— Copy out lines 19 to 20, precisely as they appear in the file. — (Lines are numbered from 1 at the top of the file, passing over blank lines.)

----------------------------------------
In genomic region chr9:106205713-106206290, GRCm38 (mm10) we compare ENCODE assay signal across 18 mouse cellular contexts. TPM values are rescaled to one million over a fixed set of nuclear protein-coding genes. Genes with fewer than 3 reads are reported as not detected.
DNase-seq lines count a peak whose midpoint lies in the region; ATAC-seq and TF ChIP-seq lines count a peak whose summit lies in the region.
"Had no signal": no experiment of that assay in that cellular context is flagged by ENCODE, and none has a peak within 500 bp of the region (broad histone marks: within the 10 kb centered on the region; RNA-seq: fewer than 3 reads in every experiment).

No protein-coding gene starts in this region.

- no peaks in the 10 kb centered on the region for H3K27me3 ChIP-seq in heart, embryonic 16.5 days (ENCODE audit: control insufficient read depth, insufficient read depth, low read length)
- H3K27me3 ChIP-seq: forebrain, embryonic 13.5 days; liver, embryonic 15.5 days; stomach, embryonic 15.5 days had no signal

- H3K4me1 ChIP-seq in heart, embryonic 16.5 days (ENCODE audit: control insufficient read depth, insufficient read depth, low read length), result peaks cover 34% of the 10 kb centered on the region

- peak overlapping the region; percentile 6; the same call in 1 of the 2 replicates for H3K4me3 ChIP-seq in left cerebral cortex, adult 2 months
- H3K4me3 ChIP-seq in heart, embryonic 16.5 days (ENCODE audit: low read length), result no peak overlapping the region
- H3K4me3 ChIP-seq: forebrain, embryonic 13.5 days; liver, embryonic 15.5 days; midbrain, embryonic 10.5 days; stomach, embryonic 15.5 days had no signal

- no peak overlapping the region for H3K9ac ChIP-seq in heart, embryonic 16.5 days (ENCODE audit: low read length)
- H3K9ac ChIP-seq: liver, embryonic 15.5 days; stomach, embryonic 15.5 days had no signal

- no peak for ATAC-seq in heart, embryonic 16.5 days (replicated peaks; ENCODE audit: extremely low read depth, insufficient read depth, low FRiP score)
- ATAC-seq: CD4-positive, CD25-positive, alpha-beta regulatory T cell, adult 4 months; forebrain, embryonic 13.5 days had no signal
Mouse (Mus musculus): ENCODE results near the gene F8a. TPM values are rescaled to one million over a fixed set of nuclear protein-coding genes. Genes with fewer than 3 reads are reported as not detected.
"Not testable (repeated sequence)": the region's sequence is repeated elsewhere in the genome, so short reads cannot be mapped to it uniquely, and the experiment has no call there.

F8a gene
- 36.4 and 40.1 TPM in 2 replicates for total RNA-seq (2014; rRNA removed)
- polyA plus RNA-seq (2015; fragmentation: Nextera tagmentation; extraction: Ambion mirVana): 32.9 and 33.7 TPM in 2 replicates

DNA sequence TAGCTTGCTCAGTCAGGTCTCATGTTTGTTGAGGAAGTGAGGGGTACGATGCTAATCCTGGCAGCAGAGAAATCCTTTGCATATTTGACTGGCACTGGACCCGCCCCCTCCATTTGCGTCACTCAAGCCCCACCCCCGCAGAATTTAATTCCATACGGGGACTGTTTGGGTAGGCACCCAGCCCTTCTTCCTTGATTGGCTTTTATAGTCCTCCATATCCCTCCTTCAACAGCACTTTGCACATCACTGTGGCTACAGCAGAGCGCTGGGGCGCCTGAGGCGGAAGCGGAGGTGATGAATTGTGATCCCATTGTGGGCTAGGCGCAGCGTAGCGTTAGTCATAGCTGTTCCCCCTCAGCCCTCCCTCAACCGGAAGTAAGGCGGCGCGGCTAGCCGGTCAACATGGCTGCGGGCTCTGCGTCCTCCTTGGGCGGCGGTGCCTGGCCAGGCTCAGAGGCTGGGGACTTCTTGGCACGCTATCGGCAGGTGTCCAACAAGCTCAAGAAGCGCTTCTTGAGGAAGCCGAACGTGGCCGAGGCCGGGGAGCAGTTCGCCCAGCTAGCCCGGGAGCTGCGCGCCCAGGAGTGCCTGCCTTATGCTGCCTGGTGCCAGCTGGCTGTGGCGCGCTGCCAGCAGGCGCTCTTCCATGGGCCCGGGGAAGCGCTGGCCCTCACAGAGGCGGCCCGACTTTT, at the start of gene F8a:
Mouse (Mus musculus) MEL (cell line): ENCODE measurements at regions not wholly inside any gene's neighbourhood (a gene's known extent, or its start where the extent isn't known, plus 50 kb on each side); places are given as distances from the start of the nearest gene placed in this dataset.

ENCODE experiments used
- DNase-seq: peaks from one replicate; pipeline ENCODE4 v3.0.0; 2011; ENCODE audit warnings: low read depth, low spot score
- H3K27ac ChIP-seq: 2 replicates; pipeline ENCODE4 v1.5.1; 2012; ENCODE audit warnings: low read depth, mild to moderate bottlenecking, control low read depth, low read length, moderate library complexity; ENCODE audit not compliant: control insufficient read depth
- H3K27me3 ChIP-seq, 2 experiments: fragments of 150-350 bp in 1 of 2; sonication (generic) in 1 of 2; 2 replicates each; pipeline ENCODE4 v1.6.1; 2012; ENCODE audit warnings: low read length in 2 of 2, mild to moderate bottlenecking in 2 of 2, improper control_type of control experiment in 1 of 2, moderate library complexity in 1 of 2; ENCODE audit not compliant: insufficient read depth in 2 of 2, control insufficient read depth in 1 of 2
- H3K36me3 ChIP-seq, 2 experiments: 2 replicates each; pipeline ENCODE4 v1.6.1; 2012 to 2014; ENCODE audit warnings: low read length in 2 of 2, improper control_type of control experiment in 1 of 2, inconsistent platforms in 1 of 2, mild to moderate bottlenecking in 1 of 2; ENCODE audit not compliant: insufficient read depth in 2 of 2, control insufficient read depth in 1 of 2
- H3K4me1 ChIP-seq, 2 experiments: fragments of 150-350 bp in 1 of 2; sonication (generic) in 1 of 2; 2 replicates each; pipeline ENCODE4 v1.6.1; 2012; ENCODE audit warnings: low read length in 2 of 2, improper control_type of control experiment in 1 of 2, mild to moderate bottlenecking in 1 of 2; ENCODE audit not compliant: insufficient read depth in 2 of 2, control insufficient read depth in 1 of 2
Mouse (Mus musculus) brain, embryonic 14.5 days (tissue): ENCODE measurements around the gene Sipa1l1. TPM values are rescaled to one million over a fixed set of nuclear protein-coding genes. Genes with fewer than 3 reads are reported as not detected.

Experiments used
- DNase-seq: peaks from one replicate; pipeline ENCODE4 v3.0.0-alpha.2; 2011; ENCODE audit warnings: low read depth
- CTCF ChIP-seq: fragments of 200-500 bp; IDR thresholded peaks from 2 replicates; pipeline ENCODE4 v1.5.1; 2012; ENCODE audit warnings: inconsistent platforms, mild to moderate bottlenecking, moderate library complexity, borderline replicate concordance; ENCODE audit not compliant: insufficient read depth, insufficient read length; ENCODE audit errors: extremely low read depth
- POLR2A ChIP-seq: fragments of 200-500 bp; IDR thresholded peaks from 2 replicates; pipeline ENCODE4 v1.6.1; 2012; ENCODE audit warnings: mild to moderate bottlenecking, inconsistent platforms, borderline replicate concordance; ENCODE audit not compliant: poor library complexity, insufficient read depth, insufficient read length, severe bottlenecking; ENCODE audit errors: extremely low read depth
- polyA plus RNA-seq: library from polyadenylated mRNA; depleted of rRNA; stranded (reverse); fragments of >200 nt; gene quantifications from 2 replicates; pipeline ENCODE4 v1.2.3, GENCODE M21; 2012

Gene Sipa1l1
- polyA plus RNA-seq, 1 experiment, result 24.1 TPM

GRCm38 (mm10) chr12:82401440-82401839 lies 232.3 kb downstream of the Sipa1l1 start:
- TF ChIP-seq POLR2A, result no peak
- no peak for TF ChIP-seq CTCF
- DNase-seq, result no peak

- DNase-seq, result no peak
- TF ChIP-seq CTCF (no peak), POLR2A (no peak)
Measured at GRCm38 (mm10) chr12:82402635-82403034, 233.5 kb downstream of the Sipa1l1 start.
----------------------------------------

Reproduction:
- polyA plus RNA-seq (2015; fragmentation: Nextera tagmentation; extraction: Ambion mirVana): 32.9 and 33.7 TPM in 2 replicates

DNA sequence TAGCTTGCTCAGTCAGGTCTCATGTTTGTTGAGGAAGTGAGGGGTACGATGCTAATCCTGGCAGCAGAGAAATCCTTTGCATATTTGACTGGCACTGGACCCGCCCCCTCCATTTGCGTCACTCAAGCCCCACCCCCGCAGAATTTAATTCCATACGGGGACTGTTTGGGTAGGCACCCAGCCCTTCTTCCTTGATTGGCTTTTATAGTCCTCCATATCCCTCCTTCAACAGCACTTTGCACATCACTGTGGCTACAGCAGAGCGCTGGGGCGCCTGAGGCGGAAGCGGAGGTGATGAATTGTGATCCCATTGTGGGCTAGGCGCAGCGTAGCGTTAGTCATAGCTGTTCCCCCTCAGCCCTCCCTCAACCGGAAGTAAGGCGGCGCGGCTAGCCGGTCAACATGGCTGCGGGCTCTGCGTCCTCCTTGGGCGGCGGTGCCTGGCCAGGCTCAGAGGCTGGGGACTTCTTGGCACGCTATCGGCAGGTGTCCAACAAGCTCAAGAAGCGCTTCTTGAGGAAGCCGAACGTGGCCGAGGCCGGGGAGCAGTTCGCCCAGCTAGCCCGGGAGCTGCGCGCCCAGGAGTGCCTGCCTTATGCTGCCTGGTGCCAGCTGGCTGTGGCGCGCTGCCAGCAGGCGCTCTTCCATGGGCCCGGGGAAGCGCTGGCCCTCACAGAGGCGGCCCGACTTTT, at the start of gene F8a: